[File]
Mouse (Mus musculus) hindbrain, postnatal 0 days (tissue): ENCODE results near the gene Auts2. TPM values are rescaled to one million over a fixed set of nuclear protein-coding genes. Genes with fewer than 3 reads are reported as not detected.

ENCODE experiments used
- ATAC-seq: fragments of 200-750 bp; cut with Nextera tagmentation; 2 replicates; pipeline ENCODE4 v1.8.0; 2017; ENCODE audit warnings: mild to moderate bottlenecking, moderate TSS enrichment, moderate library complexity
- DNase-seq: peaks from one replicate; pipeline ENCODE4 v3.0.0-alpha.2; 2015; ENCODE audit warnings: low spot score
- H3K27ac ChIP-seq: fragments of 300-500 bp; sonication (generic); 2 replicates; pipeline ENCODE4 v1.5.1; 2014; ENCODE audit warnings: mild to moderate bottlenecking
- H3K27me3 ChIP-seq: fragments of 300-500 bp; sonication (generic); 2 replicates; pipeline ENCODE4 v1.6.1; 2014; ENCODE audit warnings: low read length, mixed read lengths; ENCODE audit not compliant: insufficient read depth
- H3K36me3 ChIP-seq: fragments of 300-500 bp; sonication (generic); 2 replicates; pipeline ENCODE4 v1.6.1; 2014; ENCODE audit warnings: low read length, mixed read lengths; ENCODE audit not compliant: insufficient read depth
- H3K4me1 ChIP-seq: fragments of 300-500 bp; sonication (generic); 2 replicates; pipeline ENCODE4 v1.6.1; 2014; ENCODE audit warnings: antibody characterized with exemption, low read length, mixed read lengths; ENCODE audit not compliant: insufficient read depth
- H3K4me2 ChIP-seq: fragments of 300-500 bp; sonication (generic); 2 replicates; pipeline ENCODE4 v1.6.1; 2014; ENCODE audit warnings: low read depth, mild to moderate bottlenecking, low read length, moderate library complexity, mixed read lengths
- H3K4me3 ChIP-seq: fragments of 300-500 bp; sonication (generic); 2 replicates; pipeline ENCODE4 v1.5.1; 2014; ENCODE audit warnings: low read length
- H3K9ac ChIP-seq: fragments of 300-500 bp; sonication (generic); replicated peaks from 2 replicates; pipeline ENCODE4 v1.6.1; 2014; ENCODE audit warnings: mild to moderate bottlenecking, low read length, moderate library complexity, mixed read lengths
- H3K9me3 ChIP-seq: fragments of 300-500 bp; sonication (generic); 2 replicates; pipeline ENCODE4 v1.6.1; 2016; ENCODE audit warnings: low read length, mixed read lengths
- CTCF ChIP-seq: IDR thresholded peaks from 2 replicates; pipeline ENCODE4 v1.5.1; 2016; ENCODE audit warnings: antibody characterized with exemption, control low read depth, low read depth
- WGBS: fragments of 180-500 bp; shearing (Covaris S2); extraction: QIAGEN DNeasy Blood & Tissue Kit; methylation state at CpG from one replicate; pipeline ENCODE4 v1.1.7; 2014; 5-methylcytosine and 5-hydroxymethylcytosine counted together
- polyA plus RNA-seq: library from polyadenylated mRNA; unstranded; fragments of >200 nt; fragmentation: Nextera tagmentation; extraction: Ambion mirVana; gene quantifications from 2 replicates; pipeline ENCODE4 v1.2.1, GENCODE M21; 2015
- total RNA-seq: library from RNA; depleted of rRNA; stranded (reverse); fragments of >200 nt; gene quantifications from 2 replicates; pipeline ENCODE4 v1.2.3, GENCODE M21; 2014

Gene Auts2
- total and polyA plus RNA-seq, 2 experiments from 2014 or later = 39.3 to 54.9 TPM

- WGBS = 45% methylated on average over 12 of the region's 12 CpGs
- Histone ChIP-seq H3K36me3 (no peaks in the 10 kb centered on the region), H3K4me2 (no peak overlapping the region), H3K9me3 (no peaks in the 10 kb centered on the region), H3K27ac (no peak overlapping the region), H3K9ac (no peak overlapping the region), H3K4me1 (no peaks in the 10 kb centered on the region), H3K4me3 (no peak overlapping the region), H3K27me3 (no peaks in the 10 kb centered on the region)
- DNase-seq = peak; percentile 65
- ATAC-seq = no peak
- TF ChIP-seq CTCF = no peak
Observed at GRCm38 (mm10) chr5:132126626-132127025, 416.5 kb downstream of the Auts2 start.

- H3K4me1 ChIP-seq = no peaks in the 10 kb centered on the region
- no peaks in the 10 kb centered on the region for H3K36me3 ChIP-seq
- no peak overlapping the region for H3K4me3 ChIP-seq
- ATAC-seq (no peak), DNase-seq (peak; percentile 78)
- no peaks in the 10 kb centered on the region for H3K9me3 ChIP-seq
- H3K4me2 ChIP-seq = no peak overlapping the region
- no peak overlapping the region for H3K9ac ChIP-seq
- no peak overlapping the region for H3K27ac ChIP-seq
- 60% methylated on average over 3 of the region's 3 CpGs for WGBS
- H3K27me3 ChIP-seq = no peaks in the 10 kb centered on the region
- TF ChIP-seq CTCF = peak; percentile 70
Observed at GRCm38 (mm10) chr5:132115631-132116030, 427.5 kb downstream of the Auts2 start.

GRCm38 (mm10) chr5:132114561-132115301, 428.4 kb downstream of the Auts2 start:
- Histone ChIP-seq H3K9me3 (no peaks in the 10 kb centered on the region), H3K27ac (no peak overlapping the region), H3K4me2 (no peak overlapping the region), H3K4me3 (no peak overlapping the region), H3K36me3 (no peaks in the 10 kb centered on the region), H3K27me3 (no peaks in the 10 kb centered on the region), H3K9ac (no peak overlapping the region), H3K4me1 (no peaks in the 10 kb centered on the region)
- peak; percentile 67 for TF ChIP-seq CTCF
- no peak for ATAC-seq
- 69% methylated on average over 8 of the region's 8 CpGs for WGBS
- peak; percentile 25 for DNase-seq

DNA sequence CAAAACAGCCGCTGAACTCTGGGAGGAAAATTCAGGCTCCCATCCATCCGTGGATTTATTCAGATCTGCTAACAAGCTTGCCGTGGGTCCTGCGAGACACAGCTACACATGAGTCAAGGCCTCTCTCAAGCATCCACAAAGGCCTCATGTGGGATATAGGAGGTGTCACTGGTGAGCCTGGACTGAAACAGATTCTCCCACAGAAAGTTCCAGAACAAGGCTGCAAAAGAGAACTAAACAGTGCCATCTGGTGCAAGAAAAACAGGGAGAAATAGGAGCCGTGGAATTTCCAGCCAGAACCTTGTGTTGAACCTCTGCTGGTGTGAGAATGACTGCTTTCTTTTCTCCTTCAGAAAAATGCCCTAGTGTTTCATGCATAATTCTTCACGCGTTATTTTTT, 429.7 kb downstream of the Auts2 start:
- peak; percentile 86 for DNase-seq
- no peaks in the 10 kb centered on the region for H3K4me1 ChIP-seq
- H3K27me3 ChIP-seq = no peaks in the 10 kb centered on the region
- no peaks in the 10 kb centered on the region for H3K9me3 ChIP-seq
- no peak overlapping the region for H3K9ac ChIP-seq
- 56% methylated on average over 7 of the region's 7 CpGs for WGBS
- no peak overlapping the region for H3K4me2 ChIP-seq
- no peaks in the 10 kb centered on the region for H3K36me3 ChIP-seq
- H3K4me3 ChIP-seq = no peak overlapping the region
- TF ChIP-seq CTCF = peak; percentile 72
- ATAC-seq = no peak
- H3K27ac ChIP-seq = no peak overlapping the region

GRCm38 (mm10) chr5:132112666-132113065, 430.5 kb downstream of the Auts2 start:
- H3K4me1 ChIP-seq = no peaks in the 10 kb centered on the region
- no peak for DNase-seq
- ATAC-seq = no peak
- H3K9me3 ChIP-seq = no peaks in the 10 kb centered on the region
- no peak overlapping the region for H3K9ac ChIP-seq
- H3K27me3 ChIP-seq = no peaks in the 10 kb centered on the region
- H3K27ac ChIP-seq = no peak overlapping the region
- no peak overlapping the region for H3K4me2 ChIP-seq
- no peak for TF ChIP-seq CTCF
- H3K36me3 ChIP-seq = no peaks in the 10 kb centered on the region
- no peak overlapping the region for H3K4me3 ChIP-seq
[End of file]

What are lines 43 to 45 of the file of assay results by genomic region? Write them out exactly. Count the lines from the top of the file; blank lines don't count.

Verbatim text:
DNA sequence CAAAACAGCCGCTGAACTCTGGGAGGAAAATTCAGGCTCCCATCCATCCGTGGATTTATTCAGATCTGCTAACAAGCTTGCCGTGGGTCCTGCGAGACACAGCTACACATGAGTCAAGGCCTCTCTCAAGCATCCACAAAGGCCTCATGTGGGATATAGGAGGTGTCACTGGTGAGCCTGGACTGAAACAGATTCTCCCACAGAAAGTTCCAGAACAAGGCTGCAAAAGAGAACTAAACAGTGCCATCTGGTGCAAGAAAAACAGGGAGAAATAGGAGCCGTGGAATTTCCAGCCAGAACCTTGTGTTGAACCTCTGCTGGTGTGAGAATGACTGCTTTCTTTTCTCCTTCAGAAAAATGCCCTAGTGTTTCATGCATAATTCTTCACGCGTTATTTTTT, 429.7 kb downstream of the Auts2 start:
- peak; percentile 86 for DNase-seq
- no peaks in the 10 kb centered on the region for H3K4me1 ChIP-seq